“From here on out, I am only interested in what is real. Real people, real feelings. That’s it. That’s all I’m interested in.”
My roommate is going to yell at me when she reads this because she knows I just quoted a movie I’ve never seen.
The first time I read that quote was on a dorm-mate’s AIM away message at UMASS, Amherst in 2006. I had no idea where the quote came from and I didn’t really care. I just sort of absorbed it and it’s been looping in my brain ever since… that loop has gotten louder recently.
Real people. Real feelings. That’s all I’m interested in. Yeah…
While deep-diving into some self-help/self-love/self-stuff this year, I’ve had to come to terms with the fact that I haven’t been very “real” lately, or at all. I’ve lived a pretty big chunk of my life dishonestly.
A momma-friend of mine told me the other day that according to some recent studies, most children learn to lie around the age of five. I definitely picked up that habit early on and ran with it. Of course, I’m talking about those little white lies to get out of trouble, and the bigger ones to garner some kind of attention, but what I’ve discovered to be the most damning lies I ever told, are the ones I told myself.
Something really interesting happens when you stop lying to yourself. When you dig around and get brutally honest… You kinda start to blow up your life a little, or at least, that’s what I’ve done.
I found that the more honest I got, the more I realized I had been doing things that weren’t very “me” and were actually bold-faced lies.
For example, earlier this year, I got a side job writing for a click-bait-y website. I used a pen name because I was so embarrassed to have my real name published under articles like “Which Frozen Character Are You Based On Your Zodiac Sign?”. Seems harmless enough, right? Wrong. I was lying. I was lying about who wrote these articles for the sake of a paycheck, and for a girl who clearly needs an audience and loves taking credit for her work, this lie was a big one. So, I quit. Sure, I miss the additional income, but I definitely don’t miss the feeling of settling for work I’m not proud of and hiding in plain sight with a stupid pen name.
Once I blew up my financial stability, I moved on to my love life. Normally, in relationships, I like to play it cool, or at least, that’s the lie I’ve been telling myself and the people I’m with. “I don’t need a label”, “I can have casual sex”, “I’m not sure what I want”. All lies I’ve been perpetuating for most of my adult life. Turns out, I like labels and I want an all-in relationship and when I sleep with someone, I usually get pretty attached (as do most women because when we have sex, our brains release Oxytocin the “love chemical” no matter what, while in men’s brains, that chemical is only released when the dude is in love).
Last month, I found myself six months into a relationship with someone who didn’t want the same things I wanted, and instead of being mad about it or convincing myself to hold on long enough until he did want those things… we broke up. It was actually one of the healthiest break-ups I’ve ever had because we were totally honest with one another and I walked away feeling like he and I could be friends in the future. No hard feelings. I’ve never been able to say that about an ex before.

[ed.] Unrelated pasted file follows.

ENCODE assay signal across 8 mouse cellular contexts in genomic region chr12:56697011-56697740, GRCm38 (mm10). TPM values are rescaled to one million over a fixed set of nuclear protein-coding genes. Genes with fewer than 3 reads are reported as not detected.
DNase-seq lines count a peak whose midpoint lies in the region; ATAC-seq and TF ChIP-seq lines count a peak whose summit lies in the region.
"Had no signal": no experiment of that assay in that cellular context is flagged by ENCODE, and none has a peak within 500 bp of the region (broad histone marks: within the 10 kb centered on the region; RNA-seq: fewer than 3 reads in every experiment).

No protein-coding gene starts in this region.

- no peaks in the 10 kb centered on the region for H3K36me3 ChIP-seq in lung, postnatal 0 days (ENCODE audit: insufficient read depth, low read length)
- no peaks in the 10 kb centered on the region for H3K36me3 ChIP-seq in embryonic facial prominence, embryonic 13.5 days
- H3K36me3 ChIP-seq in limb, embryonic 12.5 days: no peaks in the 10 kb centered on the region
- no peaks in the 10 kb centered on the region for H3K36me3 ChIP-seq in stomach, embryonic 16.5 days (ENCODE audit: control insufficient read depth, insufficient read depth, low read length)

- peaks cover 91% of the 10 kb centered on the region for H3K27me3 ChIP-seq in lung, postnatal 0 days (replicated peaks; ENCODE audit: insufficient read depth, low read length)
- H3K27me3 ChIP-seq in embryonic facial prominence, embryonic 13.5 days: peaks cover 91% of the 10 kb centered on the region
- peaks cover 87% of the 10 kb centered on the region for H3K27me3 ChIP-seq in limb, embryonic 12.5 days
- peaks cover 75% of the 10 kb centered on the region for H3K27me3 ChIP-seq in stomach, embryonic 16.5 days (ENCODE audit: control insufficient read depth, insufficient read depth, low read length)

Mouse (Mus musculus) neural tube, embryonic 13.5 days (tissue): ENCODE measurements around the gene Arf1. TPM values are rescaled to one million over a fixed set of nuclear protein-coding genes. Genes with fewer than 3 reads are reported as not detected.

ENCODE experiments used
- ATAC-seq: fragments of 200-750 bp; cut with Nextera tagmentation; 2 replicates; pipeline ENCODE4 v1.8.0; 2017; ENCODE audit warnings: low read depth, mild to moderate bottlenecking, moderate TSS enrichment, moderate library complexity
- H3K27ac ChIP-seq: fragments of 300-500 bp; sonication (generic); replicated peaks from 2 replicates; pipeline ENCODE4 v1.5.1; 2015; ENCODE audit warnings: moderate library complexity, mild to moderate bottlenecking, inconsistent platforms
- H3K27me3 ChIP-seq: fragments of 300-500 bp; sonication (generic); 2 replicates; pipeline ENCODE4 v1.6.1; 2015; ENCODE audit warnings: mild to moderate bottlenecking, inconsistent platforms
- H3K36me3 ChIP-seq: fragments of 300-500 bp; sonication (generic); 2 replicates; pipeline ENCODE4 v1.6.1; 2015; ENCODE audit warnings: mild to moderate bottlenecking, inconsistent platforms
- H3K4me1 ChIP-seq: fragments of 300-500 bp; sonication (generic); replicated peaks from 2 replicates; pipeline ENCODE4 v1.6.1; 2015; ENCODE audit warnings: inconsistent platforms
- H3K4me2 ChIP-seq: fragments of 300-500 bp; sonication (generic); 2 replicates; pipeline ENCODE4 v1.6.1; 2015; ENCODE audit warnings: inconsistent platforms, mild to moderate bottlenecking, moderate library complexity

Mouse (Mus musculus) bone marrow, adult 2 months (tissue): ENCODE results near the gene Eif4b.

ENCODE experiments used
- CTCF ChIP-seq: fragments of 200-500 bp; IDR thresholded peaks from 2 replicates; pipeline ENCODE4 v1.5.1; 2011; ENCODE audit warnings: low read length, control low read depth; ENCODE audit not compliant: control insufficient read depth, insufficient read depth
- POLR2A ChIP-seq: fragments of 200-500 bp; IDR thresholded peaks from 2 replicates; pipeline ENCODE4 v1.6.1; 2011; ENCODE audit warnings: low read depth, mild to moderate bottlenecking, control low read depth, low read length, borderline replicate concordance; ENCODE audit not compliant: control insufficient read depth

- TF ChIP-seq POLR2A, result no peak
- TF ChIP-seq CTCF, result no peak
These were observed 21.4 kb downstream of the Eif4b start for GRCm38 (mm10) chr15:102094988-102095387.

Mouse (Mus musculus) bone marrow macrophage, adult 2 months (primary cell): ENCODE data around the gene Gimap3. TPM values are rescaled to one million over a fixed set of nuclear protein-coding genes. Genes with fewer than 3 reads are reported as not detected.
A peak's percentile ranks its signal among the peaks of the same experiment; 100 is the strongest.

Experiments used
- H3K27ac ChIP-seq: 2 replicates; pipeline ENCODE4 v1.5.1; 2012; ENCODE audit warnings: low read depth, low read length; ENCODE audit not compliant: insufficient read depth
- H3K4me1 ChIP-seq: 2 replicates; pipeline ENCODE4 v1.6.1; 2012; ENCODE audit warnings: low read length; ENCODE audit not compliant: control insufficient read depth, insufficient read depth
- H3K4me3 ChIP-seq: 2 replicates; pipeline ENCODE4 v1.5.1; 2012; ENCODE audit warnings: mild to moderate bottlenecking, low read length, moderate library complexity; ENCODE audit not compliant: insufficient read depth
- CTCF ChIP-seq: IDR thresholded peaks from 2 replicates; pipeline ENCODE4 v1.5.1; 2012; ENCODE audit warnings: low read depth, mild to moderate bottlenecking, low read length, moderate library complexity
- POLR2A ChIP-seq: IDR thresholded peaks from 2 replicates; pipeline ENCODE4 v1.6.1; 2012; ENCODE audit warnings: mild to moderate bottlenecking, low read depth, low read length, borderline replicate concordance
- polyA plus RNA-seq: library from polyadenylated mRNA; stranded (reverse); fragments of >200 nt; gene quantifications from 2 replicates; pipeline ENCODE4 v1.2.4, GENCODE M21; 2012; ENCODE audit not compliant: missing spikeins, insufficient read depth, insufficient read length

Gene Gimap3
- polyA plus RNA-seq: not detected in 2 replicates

Shortly after that break-up, I uncovered even more heart-stuff I had been lying about and finally told one of my guy friends that I’ve been harboring feelings for him, off and on, for the better part of a decade. Did that kind of honesty make me want to barf? Yup. Especially when he didn’t reciprocate those feelings (which I kinda always knew he didn’t). But, I’m so glad I told him because I can move on knowing I was honest. I’ve lied so much in the past because it seemed like the safer bet. It’s safer to pretend to feel nothing than to be vulnerable and feel everything. That’s not true. I found out vulnerability actually feels really good in most situations, especially in matters of the heart, because it’s honest.
There’s one more relationship I got honest with this month, and that’s my relationship with alcohol. For anyone who has read this blog over the years, there’s been a lot of ups and downs and back and forth with the drinking “thing”. One month I was sober, the next I was declaring I’d found a healthy way to drink, and then a few months later I was sober again. What I’ve realized recently is that… I am not someone who has ever had healthy drinking habits and a lot of my old posts on here were real-time struggles with alcoholism. I lied to you guys and I lied to myself. I have a genetic predisposition to alcoholism. I am 50% more likely than the average human to develop an addiction, and I did. That’s not to say I haven’t had what society considers to be a “normal” night out drinking with friends, of course I have, but those nights never came naturally to me. The overwhelming urge to binge drink has been something I’ve always struggled with and I think I’ve finally reached the point where I’m done struggling. That’s the funny thing I’m learning about all these lies… it’s a struggle to keep up with them. Telling the truth is just so much easier. Scarier? Sure, sometimes. But it’s always easier.
From here on out, I’m only interested in what’s real, and what’s easy, and what’s honest. That’s it. That’s all I’m interested in.